Equine rescue center takes reins on education
Published 6:29 pm Wednesday, July 19, 2017
A local equine rescue center recently caught the attention of media outlets thanks to a program that allows them to “Take the Reins” on teaching students about horses and the value of being a responsible community member.
Take the Reins is a program started by the Kentucky Equine Humane Center in Nicholasville during the 2016-2017 school year.
The program has two main purposes, one is to educate children about the importance of taking care of horses properly, how to give back to the community and what a rescue does. Two, it serves as a funding stream that will help the center continue doing what it does best, rescuing horses.
When the program began, over 700 children from a pilot school had the opportunity to interact with and learn about horses from various professionals including Alltech animal nutrition experts, farriers, veterinarians, artists, equine dentists and animal welfare representatives.
During this upcoming school year, the program will cater to three schools from Lexington; Ashland Elementary, Landsdowne Elementary and Christ the King.
“The way it works is each school sponsors a horse that they choose, and that horse is the focal point of their study for the year, or at least until it gets adopted,” Karen Gustin, Executive Director of the Kentucky Equine Humane Center said. “So all the projects they do and the things they learn about center around that horse.”
Take the Reins can support curriculum areas including science, math, language arts, social studies, history and art.
At the end of the semester, students will take a field trip out to the center’s 70-plus acre farm where they will get to meet, interact and have pictures taken with the horse.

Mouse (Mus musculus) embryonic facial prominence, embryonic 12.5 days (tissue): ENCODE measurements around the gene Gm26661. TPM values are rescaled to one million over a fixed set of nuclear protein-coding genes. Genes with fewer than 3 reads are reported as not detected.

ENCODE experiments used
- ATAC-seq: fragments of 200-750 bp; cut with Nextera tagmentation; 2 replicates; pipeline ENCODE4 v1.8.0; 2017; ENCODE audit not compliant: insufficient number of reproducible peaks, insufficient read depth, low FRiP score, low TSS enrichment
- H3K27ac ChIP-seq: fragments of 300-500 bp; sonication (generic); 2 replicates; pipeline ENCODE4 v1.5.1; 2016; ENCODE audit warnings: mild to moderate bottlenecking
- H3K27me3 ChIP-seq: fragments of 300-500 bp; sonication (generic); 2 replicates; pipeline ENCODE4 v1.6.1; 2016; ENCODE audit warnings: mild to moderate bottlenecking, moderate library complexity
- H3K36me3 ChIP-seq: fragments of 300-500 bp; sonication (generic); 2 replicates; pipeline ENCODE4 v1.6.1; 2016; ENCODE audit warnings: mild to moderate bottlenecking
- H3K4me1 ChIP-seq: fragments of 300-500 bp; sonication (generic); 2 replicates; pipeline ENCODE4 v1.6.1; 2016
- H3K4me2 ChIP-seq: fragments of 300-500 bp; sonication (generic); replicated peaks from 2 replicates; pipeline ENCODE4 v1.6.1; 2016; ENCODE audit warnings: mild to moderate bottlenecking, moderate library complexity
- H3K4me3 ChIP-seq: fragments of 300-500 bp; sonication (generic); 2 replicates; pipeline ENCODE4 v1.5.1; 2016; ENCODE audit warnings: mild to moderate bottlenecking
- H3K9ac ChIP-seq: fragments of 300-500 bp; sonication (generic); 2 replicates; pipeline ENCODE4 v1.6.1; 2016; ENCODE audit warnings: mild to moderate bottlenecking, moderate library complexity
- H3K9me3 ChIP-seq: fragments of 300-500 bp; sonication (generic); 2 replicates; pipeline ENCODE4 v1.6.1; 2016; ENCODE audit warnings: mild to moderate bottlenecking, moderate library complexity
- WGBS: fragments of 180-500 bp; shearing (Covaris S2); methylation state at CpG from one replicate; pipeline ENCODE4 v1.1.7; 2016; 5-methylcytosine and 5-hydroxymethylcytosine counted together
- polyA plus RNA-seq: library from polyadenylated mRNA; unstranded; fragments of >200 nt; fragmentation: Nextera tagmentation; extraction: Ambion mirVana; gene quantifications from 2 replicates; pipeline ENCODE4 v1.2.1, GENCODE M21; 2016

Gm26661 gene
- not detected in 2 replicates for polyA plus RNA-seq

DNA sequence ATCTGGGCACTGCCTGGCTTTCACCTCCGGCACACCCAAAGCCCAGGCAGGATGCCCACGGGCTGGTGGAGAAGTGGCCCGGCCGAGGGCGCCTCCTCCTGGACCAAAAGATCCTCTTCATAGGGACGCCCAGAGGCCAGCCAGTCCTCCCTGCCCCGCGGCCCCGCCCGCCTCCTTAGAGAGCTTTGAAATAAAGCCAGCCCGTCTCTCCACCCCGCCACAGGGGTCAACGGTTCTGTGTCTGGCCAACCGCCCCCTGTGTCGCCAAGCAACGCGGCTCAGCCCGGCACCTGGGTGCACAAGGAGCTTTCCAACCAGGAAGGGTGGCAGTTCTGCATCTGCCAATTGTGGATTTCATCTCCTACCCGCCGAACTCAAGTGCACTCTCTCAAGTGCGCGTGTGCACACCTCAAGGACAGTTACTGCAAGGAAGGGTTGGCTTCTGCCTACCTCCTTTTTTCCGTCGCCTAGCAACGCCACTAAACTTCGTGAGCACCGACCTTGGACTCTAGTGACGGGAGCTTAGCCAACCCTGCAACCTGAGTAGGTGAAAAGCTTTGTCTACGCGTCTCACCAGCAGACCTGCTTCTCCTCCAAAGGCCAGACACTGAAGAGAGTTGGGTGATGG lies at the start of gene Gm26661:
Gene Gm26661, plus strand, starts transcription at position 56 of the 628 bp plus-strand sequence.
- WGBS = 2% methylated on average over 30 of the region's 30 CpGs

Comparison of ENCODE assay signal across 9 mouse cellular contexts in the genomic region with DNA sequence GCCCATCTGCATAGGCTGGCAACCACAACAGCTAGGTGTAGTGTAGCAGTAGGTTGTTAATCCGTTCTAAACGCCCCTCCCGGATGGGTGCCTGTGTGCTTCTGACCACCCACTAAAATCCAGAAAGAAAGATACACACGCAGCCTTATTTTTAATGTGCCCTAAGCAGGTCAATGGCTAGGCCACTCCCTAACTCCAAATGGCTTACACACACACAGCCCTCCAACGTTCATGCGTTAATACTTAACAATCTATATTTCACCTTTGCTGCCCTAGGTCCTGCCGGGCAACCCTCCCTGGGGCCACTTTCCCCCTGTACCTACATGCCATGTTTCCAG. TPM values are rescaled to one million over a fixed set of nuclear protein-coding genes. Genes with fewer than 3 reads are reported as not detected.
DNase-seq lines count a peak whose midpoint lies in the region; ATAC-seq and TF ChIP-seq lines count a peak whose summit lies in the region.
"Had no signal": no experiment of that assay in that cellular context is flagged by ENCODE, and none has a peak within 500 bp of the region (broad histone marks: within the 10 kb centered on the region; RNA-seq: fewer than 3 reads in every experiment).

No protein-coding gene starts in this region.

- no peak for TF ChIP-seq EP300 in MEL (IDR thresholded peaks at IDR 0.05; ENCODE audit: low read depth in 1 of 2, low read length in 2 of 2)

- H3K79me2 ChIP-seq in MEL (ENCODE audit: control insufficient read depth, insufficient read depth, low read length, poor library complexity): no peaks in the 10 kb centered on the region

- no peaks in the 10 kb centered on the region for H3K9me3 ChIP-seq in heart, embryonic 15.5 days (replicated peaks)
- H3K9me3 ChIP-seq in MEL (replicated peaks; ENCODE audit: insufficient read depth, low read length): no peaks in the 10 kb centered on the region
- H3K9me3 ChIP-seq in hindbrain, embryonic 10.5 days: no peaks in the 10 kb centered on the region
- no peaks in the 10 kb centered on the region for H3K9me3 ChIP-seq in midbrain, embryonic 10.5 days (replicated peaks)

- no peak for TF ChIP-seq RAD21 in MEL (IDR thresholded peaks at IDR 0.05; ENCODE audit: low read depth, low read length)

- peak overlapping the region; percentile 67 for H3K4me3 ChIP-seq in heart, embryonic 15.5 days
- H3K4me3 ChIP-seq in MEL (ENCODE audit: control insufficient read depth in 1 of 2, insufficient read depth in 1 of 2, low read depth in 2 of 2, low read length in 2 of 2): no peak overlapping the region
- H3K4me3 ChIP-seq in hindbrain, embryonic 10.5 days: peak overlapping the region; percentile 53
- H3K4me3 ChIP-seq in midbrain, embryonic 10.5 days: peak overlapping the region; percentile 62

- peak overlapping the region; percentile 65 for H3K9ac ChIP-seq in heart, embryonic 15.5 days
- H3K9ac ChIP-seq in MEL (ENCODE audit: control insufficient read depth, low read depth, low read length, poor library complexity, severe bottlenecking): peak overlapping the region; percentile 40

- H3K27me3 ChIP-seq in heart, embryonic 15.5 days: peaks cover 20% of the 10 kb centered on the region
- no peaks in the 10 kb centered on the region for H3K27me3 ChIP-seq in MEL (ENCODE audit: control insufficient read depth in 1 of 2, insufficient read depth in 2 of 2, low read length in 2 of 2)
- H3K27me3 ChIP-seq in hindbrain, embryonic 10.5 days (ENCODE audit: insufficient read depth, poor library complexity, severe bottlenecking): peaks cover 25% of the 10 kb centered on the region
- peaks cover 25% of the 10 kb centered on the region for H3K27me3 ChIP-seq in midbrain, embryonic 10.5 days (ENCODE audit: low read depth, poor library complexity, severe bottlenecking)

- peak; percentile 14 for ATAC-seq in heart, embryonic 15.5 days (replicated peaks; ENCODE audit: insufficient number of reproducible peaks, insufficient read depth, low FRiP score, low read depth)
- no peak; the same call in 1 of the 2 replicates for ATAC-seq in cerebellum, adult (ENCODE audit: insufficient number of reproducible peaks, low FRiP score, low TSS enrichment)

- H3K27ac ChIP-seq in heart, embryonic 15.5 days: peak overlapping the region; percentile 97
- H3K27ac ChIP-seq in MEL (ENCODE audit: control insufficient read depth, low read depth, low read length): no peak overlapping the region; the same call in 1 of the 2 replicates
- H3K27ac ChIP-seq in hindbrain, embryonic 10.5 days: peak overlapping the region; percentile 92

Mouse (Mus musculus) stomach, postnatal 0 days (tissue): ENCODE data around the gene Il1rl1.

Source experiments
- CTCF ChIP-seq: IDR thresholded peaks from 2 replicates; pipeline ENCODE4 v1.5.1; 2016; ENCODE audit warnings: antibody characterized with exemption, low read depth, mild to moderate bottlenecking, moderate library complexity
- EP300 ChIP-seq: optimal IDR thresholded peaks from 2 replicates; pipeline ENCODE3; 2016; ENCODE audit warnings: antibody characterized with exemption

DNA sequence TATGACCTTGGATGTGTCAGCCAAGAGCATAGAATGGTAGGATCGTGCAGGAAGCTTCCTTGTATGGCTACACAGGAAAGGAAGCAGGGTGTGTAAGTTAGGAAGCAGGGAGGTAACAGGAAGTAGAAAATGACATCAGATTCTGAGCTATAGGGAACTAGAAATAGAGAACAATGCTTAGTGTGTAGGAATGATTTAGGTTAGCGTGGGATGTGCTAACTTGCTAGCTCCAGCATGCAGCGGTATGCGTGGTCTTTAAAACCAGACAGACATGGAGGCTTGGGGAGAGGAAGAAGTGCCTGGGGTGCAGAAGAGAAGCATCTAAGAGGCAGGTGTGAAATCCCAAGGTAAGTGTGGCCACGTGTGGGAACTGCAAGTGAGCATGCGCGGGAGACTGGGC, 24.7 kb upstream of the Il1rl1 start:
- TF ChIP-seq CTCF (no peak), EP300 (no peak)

During that field trip, students will also have the option to visit Alltech — the corporate sponsor for the Take the Reins program for the past two school years.
“They’ve really been supportive in helping us get it off the ground,” Gustin said.
The company provides a nutritionist and tours of their facility to complement the tours that are given at the Kentucky Equine Humane Center. During the tours, students learn responsible horse ownership.
The equine center will meet with schools who wish to participate in the program individually to discuss the school’s curriculum and how Take the Reins can be tailored to fit it.
“We’re pretty much geared toward fourth graders because that’s where Kentucky history is taught, and horses are such a big part of the history of Kentucky,” Gustin said.
Though the program is targeted to fourth graders, other grades could be accommodated.
Currently, the center is only funded to serve three to four schools a year, and though Gustin said they are set for the 2017-2018 school year, schools who are interested are welcome to contact the center. The schools do not have to pay anything for the program thanks to All Tech’s sponsorship.
Schools or anyone interested in learning more about the Take the Reins program can contact the Kentucky Equine Humane Center or visit their website at www.kyehc.org/.
Currently, the center cares for 50 horses — its full capacity — of various breeds who have been neglected, surrendered or abused.
“We’re pretty much always full,” Gustin said. “Or as soon as horses leave, we have horses come in.”
It costs the Kentucky Equine Humane Center, which was the first certified equine rescue in the state of Kentucky, $500 per month to take care of one individual horse, this amounts to $6,000 a year.
“It’s a pretty big operation,” Gustin said. “We handle over 140 horses a year in and out of our facility, as far as surrender, rehab, and then eventually adoption, because the goal for every horse is eventually to be adopted.”